FutureWatch, the four-year-old flagship survey of Meeting Professionals International, released its 2006 results in late January, offering a wide-angle snapshot of the industry.

Among the take-aways from the study, commissioned in partnership with American Express, is that meeting planners are bracing for a challenging year ahead. Three out of four “client-side planners” (and an even greater percentage of suppliers) predict rising hotel rates, and only 22 percent expect improvements in supplier concessions or flexibility in attrition or cancellation clauses. Beyond that, “workload” is cited as the No. 1 internal/organizational trend affecting these planners, followed by “organizational budget changes.”

Of course, not everyone comes at the industry from the same perspective. Short lead times is the internal/organizational trend most affecting the meeting “intermediaries” who responded to the survey. We learn that because, for the first time, instead of lumping respondents into two categories — planners and suppliers — MPI broke out the type of respondents even further. This year's survey results include cross-tabulations from “client-side planners” (corporate, association, government/nonprofit), “intermediaries” (independent planners, third-party planners, destination management companies, association management companies), and “suppliers” (hotels, convention centers, production companies, etc.).

Several indicators point toward growth in the meetings industry in 2006. Client-side planners and intermediaries expect the total number of meetings to increase over 2005 by 7 percent and 21 percent, respectively. Suppliers agree, predicting a 10 percent bump in the number of meetings they host. MPI also found that planners anticipate average expenditure per meeting to rise by 7 percent in 2006, with intermediaries expecting a 14 percent jump.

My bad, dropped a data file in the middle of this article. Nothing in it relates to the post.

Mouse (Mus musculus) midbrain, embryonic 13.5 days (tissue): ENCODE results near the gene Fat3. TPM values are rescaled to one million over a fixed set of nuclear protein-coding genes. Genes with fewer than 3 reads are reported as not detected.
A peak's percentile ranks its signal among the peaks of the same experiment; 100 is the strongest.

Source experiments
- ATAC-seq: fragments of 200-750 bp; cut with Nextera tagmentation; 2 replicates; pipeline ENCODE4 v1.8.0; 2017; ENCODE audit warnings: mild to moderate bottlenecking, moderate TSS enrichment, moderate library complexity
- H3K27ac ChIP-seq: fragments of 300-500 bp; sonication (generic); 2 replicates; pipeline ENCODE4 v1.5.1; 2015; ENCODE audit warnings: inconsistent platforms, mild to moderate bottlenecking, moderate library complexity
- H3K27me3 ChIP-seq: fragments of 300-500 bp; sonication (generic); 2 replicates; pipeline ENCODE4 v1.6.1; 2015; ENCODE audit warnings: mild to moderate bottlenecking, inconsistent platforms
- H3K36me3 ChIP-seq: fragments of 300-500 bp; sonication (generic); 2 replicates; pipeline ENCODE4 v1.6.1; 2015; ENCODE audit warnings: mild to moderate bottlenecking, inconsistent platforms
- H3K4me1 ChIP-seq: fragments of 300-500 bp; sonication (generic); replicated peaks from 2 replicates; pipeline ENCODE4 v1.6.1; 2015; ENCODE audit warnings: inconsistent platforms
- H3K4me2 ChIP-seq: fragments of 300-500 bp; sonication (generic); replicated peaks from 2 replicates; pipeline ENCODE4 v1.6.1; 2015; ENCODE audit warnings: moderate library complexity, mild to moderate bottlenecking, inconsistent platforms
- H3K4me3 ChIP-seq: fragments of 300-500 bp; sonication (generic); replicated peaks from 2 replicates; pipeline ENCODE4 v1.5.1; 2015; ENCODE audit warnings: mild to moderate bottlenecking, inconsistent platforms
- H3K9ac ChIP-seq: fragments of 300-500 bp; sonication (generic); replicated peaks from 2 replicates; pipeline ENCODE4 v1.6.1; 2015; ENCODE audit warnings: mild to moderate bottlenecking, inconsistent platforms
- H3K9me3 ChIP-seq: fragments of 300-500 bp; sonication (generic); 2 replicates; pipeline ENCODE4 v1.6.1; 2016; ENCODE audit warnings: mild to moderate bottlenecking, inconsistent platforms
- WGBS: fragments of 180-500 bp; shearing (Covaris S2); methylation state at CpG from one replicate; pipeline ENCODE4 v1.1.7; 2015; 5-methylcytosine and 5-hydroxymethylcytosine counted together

While half the respondents thought meeting costs would remain flat as a percentage of the overall budget, a full 42 percent of client-side planners saw meetings using a larger portion of the pie. When asked to rank the environmental trends affecting their jobs and the industry, client-side planners clearly saw dollar signs: Travel costs, the economy, and the cost of oil and gas came in first, second, and third, respectively.

The survey can be reviewed in its entirety at www.mpiweb.org.

How You Work

Besides examining the meeting industry's overall health, the FutureWatch study also questioned planners about how meetings and meeting planners fit into their organizations. Key points:

  • Association respondents out-sourced just 3 percent of meeting business to intermediaries in 2005, but respondents expect that to rise to 5 percent in 2006.

  • A quarter of the intermediaries and 11 percent of suppliers said that more than half the time their meeting clients require them to be a preferred supplier.

  • The typical lead time for booking hotel and support services is expected to jump from 23 weeks in 2005 to 31 weeks in 2006. For meeting space, respondents predict booking 40 weeks in advance versus 29 weeks in 2005.